A_CHAPTER15 - Immigrants and Urbanization Immigration from...

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City street. Immigrants and Urbanization Immigration from Europe, Asia, Mexico, and the Caribbean forces cities to confront overcrowding. Local and national political corruption sparks calls for reform. NEXT
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NEXT Immigrants and Urbanization SECTION 1 SECTION 2 SECTION 3 The New Immigrants The Challenges of Urbanization Politics in the Gilded Age
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Section 1 The New Immigrants Immigration from Europe, Asia, the Caribbean, and Mexico reach a new high in the late 19 th and early 20 th centuries. NEXT
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Through the “Golden Door” Millions of Immigrants • Some immigrants seek better lives; others temporary jobs The New Immigrants 1 SECTION NEXT Europeans • 1870–1920, about 20 million Europeans arrive in U.S. • Many flee religious persecution: Jews driven from Russia by pogroms • Population growth results in lack of farmland, industrial jobs • Reform movements, revolts influence young who seek independent lives Continued . . . Interactive
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Chinese and Japanese • About 300,000 Chinese arrive; earliest one attracted by gold rush - work in railroads, farms, mines, domestic service, business • Japanese work on Hawaiian plantations, then go to West Coast - by 1920, more than 200,000 on West Coast 1 SECTION NEXT continued Through the “Golden Door” The West Indies and Mexico • About 260,000 immigrants from West Indies; most seek industrial jobs • Mexicans flee political turmoil; after 1910, 700,000 arrive • National Reclamation Act creates farmland, draws Mexican farmers Interactive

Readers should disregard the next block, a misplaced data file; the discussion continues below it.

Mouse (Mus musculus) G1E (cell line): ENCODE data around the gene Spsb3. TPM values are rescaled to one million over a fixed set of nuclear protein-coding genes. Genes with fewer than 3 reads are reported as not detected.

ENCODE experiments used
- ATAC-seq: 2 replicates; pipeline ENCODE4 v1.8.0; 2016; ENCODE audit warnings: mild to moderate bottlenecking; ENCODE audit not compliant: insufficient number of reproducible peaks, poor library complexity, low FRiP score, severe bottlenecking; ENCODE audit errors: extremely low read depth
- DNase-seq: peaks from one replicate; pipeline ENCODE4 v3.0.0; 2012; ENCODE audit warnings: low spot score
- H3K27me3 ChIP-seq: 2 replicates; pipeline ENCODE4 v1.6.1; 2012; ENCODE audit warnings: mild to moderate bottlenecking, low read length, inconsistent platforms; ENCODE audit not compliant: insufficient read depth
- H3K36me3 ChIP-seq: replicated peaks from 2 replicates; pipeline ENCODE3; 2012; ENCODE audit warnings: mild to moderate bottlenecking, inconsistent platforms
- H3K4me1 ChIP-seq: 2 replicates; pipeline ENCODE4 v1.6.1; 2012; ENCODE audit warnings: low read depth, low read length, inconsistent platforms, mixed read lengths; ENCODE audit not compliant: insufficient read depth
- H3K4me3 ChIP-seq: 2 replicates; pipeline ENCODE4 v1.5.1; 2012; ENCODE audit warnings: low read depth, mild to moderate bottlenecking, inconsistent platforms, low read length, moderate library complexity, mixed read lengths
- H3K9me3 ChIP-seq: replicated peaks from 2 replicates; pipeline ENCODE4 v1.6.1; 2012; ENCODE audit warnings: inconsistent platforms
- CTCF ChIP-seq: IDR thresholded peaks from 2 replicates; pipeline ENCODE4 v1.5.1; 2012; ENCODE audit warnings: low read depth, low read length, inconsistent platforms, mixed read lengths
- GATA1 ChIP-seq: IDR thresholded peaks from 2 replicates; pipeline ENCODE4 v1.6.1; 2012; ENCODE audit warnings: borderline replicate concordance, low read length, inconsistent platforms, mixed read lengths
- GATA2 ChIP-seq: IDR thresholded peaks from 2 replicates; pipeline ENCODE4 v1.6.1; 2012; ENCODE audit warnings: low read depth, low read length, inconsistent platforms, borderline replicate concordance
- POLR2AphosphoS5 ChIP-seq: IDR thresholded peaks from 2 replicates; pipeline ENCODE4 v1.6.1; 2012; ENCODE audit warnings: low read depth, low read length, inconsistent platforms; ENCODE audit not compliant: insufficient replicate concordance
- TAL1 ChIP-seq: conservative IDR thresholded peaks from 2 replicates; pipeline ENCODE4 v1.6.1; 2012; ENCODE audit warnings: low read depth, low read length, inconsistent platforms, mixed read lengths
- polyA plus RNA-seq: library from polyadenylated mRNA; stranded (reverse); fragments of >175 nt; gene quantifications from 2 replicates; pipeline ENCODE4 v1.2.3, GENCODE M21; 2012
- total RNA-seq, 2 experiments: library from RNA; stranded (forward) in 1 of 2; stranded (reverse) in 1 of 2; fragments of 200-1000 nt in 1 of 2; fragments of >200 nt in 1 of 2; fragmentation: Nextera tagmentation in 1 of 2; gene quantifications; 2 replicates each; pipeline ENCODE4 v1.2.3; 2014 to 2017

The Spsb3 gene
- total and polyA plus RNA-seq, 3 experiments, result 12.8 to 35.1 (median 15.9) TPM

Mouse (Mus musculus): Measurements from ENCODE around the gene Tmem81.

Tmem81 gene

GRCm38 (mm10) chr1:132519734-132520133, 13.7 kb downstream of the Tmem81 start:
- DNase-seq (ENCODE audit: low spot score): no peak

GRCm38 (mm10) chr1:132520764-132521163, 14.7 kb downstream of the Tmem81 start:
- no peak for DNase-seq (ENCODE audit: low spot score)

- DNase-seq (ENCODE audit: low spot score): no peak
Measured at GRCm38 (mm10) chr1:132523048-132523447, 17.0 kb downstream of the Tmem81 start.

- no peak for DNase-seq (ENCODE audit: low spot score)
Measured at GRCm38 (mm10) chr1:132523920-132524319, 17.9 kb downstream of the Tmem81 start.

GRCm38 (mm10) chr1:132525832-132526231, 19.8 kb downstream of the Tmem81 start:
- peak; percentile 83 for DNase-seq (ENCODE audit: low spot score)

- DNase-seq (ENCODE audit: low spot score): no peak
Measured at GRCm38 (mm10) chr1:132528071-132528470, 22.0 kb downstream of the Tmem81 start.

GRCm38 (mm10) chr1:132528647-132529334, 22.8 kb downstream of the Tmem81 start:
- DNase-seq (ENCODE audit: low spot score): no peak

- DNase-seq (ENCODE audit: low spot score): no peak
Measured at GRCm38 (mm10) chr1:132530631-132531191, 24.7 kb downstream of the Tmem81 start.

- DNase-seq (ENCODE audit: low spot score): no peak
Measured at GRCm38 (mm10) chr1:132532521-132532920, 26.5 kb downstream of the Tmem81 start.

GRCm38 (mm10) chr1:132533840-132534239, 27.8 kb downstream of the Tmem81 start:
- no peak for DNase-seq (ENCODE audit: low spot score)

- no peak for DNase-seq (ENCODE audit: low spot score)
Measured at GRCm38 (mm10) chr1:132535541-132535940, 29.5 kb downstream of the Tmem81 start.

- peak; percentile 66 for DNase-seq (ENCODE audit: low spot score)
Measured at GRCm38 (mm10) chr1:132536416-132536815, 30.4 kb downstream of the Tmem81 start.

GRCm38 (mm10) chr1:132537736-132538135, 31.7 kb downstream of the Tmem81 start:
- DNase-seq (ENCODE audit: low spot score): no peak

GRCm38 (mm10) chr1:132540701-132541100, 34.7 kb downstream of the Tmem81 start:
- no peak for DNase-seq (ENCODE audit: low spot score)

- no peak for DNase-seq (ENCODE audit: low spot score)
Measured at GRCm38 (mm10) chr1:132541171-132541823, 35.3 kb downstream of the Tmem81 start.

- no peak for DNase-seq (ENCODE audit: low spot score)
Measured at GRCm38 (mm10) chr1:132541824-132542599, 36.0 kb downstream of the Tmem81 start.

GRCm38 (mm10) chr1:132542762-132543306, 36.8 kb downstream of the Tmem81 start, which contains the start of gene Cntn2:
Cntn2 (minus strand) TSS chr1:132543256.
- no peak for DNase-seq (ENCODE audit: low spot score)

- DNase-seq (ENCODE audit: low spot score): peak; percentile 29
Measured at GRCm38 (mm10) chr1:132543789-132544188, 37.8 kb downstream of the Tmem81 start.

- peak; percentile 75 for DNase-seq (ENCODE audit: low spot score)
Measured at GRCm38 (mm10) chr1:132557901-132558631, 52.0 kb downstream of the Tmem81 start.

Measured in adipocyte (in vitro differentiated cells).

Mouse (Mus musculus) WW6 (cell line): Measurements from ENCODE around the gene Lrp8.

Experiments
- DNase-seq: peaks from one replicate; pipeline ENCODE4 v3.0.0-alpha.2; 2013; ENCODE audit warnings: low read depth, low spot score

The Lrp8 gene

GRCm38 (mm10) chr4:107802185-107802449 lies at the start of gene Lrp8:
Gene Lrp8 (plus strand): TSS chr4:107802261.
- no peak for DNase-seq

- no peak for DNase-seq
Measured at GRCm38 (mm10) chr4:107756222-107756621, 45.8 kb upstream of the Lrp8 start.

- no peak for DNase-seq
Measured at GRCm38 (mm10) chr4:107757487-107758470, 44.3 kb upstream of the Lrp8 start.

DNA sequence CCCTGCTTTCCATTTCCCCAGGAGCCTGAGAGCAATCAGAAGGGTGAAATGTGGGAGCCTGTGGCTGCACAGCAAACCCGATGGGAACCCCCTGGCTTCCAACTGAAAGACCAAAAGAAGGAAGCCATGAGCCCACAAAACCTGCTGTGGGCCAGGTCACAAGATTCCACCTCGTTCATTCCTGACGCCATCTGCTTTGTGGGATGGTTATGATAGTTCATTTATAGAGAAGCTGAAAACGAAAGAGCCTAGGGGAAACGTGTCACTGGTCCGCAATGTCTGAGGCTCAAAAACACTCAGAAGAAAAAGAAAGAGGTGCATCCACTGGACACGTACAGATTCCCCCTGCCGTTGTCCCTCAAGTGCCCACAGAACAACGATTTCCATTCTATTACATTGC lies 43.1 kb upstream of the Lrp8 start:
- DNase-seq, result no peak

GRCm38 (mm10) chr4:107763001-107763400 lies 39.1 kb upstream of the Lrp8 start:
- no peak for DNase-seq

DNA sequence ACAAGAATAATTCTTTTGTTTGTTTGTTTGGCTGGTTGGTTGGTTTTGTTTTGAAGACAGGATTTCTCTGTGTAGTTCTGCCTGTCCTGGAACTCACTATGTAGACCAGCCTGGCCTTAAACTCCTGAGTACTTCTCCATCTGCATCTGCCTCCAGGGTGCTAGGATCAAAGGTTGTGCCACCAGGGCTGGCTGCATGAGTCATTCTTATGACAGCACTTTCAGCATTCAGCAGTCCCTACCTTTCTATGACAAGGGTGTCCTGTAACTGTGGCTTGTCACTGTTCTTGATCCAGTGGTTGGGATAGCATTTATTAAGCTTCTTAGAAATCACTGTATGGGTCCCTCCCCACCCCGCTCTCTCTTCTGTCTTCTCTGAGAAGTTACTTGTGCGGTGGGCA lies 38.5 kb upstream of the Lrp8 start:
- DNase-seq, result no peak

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Life in the New Land A Difficult Journey • Almost all immigrants travel by steamship, most in steerage 1 SECTION NEXT Ellis Island Ellis Island —chief U.S. immigration station, in New York Harbor • Immigrants given physical exam by doctor; seriously ill not admitted • Inspector checks documents to see if meets legal requirements • 1892–1924, about 17 million immigrants processed at Ellis Island Image Continued . . .
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continued Life in the New Land Angel Island Angel Island —immigrant processing station in San Francisco Bay • Immigrants endure harsh questioning, long detention for admission 1 SECTION NEXT Cooperation for Survival • Immigrants must create new life: find work, home, learn new ways • Many seek people who share cultural values, religion, language - ethnic communities form • Friction develops between “hyphenated” Americans, native-born
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This note was uploaded on 02/02/2010 for the course GOVT 131 taught by Professor Kenroberts during the Fall '07 term at Cornell University (Engineering School).

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A_CHAPTER15 - Immigrants and Urbanization Immigration from...

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